I have gone to laying polyethylene film on a smooth surface, laying the wetted out fiberglass tape (I use cloth to avoid the selvage) on that, epoxy coating the face of the plywood that goes against that, laying the plywood on the wet tape, filling any least void between the plywood edges with thickened epoxy (this is critical, as any voids between the butting plywood edges can make the joint weak), epoxy coating the upper plywood joint surface, laying on fiberglass and wetting it out, covering with poly film, laying on a smooth board, and weighting the assembly with concrete blocks. In fact, the last time I did it I laid up a sandwich of two 16' by 20" pieces for the side planks of a sailing skiff and cured them all in one operation.

If you are making joints in plywood thicker than -1/4", make the bottom side of the layup the one with the fewer number of fiberglass strips.


Here is an example of butt joints in 1/4" plywood for the sides of a JonBoat. Directions in previous section.

Preparing Layout --- Weights on joints --- After sanding before overall layer of fiberglass (CLICK Photo for larger)

JonBoatBuilt005.jpg JonBoatBuilt007.jpg JonBoatBuilt008.jpg



This is a distillation of my experience in using epoxy for 30 years and improving my techniques. I started using epoxy for boatbuilding in the 1960s. This was before Gougeon came out with their West® system. I was using generic epoxy from Defender and an amine hardener that was mixed 1:10 with the resin. Later I switched to Epon® resin and Versamid® hardener from a surplus outfit in CA. This was a 2:1 mix and far easier to use.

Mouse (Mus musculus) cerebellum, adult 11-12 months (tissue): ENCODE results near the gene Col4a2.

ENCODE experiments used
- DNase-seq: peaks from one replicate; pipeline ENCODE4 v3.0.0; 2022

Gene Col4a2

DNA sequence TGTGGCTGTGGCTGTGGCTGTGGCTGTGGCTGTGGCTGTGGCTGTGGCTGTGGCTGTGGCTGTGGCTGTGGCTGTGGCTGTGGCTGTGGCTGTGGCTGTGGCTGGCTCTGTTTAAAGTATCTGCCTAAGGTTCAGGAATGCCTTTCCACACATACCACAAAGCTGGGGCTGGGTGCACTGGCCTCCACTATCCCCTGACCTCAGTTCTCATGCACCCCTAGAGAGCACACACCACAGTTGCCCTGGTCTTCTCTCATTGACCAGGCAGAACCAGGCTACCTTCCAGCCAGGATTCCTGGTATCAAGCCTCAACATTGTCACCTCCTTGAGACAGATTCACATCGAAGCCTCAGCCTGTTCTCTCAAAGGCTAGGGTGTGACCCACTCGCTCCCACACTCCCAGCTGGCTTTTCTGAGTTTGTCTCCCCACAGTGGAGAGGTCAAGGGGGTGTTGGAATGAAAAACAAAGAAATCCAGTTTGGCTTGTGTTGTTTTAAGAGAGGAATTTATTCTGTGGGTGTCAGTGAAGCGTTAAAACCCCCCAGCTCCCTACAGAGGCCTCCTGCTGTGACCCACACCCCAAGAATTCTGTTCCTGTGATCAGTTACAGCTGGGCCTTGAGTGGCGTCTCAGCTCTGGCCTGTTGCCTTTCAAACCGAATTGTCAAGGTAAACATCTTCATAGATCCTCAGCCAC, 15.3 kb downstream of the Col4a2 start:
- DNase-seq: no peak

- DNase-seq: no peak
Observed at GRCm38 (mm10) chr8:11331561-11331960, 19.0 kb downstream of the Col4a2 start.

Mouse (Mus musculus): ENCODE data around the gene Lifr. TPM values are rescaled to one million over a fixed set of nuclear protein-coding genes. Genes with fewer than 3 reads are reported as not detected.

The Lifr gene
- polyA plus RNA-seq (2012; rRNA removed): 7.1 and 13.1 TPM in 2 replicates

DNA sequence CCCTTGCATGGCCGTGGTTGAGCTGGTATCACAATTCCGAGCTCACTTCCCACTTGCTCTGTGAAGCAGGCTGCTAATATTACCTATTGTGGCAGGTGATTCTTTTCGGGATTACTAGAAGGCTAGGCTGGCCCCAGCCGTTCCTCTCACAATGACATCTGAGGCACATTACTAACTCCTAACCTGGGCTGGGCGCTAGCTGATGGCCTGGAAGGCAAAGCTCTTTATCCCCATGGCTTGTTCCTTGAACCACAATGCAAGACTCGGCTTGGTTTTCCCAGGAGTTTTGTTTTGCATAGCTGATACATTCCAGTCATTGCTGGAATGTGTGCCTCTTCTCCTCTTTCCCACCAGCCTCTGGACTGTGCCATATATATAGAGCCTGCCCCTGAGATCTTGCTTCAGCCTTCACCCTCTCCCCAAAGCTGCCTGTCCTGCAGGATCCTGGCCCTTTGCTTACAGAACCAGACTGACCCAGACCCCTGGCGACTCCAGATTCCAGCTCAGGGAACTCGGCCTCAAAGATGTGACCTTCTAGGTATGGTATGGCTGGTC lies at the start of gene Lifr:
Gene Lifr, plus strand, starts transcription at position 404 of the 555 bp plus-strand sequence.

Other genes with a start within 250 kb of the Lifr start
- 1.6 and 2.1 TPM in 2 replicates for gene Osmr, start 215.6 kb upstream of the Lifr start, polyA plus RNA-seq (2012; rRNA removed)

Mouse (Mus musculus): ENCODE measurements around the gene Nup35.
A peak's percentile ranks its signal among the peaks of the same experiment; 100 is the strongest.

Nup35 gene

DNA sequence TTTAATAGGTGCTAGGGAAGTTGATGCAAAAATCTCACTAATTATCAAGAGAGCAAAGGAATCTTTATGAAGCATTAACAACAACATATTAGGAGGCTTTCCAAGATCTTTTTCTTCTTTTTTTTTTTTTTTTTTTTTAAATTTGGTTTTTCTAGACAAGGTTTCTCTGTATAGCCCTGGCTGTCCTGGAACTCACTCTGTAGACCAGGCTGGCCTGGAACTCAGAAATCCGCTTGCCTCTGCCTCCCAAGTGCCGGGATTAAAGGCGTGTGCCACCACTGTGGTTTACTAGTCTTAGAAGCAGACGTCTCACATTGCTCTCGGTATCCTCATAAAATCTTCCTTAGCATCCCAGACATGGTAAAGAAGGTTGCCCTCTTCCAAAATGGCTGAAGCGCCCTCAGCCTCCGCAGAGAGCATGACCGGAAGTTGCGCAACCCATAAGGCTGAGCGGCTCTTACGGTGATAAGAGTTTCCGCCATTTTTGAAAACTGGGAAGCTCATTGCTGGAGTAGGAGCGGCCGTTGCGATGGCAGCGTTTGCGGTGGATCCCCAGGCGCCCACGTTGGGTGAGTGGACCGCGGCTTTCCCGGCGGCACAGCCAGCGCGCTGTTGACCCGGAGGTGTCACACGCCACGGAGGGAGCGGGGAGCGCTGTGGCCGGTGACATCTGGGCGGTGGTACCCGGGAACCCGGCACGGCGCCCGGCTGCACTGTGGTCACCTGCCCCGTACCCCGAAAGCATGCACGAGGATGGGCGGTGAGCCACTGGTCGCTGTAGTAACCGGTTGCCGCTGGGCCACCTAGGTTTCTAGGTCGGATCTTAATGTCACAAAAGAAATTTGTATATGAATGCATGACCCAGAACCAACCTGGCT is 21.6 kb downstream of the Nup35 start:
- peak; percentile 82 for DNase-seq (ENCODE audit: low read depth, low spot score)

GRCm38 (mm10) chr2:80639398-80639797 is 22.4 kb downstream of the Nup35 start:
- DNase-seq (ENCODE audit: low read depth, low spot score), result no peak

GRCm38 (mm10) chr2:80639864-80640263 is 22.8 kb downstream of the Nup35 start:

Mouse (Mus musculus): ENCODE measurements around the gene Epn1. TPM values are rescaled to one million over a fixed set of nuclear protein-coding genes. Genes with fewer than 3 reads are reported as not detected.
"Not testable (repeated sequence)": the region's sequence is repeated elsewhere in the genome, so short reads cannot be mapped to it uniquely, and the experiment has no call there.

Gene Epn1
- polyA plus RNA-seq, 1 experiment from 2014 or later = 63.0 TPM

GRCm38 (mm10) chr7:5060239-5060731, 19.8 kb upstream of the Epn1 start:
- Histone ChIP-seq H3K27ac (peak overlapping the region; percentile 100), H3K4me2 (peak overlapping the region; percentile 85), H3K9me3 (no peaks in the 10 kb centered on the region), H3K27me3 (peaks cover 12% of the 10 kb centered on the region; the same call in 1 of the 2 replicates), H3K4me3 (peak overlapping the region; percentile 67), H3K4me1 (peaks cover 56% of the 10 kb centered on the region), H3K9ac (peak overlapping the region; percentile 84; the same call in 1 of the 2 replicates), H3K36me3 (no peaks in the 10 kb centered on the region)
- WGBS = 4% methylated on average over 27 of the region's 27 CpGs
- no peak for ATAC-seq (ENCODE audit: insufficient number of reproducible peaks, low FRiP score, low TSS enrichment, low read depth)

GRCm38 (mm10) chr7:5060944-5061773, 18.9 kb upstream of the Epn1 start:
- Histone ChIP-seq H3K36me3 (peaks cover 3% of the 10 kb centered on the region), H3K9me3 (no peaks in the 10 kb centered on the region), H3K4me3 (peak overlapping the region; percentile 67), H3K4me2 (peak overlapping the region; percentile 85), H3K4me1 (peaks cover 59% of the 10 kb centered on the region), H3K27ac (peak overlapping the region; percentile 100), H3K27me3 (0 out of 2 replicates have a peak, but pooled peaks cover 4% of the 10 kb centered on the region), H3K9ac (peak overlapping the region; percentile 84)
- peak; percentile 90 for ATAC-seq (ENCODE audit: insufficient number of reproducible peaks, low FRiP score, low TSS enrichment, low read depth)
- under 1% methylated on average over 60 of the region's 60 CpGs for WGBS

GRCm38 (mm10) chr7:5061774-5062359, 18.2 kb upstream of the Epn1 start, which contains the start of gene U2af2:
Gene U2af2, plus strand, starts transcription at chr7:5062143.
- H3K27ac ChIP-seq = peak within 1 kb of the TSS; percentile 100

Then, as now, all resins and hardeners were made by a few major chemical companies. The companies selling products at retail develop their formulations from commercial products.

Resin and hardener are ingredients that have to be mixed in the correct proportion to cure to a solid with the desired strength and hardness. If you want the mix to cure faster or slower, you pick a different hardener. You don't change the mix ratio.

Epoxy is far superior to polyester resin because it sticks to just about all materials, while polyester is not even a reliable adhesive for laminating glass cloth to wood.

If you mix your epoxy in the correct ratio it will eventually cure. If the catalyst you add to polyester does not kick it off, it will never cure.

Epoxy resin and hardeners have shelf lives of many years. I am still using a two-part surplus military epoxy putty that was manufactured almost 25 years ago. The only exception to unlimited shelf life I have found with epoxy resins is that the hardener for 1:1 mix systems thickens and cannot be used after about a year.


The most important use of epoxy resin is as glue, including gluing fiberglass to wood. Its advantage over most other glues is that it will fill gaps; in fact, there always has to be some gap. If you clamp too tightly the epoxy will be squeezed out so that the joint will be weak. Adding filler to epoxy used as glue makes stronger joints, perhaps because the filler keeps too much resin from squeezing out of the joint. One-inch boards edge glued will break apart in the joint when it is flexed; add about 20% pulverized limestone and the glued joint breaks in the wood. I add about 10% limestone to resin when laminating fiberglass onto wood, also.


Fillers are added to epoxy resin to make putties for two kinds of uses that have greatly different requirements. Those used for structural joints alone or in combination with fiberglass should be as strong as possible. Putties used for filling and fairing must sand easily.